09:43 GMT24 September 2020
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    The news comes after the Trump administration extended a ban on Chinese firms doing business with US tech companies in May, forcing the world's largest contract chipmaker to block shipments of processors to the world's largest IT equipment provider as the measures were due to enter force in September.

    US restrictions on Huawei Technologies have sparked a massive stockpiling of chips in the global semiconductor industry amid a shortfall in funding from Washington, an analyst told Reuters on Monday.

    Washington pledged roughly $22.8bn in June to the US chipmaking industry but the funds may not be sufficient as they cover just half the required amount, Dan Hutchenson, chief executive for VLSI Research told the Reuters Global Markets Forum.

    “Under the surface, there’s been lots of inventory build-up. We’re seeing integrated circuit inventory levels that are more typical in front of a downturn. [It] really lacks the funding levels needed ... $50 billion is more likely to have the desired result,” he said.

    US semiconductor suppliers may face a spike in demand due to the restrictions on Chinese supplies, he said, adding that the industry could face further issues "if they get locked out of China's market, while the door remains open for other countries".

    According to the analyst, the ongoing coronavirus pandemic had restructured the US economy "to a level not seen since WWII" and that the chip industry was set to grow from 4 percent to 6 percent a year for several years.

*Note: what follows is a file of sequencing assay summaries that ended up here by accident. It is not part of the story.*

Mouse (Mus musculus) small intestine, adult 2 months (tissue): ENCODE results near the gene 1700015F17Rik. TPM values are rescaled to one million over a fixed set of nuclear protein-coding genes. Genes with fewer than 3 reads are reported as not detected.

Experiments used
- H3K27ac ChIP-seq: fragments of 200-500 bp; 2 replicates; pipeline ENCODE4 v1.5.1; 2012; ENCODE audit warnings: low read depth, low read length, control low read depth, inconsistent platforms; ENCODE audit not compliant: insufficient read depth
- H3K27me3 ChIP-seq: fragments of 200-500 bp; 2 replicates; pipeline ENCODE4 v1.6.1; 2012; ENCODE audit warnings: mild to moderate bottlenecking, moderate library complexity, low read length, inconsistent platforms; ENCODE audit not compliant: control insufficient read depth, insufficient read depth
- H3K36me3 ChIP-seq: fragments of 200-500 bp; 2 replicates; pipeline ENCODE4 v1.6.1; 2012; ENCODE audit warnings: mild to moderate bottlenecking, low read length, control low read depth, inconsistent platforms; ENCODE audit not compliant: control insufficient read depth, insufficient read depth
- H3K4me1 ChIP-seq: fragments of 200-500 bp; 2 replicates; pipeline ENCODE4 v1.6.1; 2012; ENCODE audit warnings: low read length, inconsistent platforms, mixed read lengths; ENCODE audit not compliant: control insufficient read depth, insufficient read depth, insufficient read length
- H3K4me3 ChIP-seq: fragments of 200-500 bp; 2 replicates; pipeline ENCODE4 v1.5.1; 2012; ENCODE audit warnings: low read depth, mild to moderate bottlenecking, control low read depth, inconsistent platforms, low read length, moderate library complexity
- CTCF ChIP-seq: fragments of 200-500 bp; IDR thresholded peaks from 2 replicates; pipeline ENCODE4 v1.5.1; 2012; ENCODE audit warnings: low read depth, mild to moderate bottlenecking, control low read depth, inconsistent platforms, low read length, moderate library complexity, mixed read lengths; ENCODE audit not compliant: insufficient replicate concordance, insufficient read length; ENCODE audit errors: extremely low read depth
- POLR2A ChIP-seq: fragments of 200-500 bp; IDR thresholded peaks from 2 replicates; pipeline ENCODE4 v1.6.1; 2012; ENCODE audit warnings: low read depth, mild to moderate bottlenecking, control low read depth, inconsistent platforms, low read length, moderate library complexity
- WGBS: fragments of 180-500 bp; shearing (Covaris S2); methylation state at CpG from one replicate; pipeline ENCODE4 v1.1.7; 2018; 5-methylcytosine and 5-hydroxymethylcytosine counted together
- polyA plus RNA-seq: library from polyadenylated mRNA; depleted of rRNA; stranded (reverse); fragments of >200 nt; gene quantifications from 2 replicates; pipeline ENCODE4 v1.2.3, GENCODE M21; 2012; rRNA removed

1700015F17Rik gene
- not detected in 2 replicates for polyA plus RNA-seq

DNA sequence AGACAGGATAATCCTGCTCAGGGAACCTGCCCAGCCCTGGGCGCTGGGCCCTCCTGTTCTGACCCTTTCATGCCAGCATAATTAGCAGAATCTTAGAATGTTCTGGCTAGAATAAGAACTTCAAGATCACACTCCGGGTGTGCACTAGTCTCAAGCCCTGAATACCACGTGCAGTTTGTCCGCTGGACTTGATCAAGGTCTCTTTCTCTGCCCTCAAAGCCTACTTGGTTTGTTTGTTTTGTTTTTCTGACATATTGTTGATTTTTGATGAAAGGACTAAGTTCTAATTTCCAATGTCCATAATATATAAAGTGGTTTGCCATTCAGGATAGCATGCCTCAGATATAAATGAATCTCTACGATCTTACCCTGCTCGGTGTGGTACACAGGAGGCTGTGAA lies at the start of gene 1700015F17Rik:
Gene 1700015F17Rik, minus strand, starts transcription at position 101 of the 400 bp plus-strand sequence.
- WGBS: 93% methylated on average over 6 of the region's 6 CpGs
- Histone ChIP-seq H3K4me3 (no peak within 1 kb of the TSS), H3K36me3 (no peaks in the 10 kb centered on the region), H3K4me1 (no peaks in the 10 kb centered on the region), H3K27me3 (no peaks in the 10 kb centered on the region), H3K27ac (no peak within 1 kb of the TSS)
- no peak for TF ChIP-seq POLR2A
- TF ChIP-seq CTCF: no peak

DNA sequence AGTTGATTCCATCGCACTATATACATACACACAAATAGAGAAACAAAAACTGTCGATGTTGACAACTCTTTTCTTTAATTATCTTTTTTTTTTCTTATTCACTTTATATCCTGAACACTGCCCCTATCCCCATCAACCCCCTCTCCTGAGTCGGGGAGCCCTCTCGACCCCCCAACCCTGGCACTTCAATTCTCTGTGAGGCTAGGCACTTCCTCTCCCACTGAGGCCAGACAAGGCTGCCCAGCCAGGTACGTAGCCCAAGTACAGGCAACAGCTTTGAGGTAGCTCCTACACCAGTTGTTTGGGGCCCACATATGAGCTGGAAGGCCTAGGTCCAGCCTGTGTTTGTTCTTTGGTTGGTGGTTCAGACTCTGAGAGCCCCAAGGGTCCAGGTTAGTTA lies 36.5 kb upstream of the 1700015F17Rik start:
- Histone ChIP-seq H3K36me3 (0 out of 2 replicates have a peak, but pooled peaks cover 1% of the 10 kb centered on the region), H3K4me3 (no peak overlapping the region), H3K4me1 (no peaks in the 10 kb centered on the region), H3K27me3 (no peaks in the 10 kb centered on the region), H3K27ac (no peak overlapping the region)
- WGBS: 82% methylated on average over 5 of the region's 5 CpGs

Huawei and ZTE were designated national security threats with alleged ties to the Chinese Communist Party and military, Federal Communications Commission (FCC) chief Ajit Pai announced in late June, without providing further details.

    China's Chipmaking Industry To Build Self-Sufficiency, Challenge Trump Administration's Trade War

    US president Donald Trump's efforts to curb Chinese tech firms such as Huawei come amid Beijing's State Council $1.4tn pledge to boost key mainland technologies in semiconductors, artificial intelligence, 5G and 6G, among others.

    China has also sought help from over 100 engineers and staff from Taiwan Semiconductor Manufacturing Company in August in a massive bid to develop mainland 12-nanometre and 14-nanometre chipmaking technologies amid Trump's measures passed in May to block US chip manufacturers from supplying Chinese tech firms with components.

    Huawei may also launch plans to manufacture chipsets along with several firms in the mainland semiconductor industry to reduce dependence on US tech firms after Washington's restrictions blocked the Shenzhen-based firm's access to architecture for its flagship Kirin processors, reports in late August found.

    Shanghai-based Semiconductor Manufacturing International Corporation (SMIC) has seen a surge in foreign and domestic investment after launching its initial public offering (IPO) after relocating from the New York Stock Exchange to the Shanghai Science and Technology Innovation (STAR) board, tripling shares for the mainland chipmaker from 27.46 yuan to 95 yuan.

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    Tags:
    processors, affected processors, computer processor, Ajit Pai, Donald Trump, US-China trade war, Shanghai, Huawei, semiconductors
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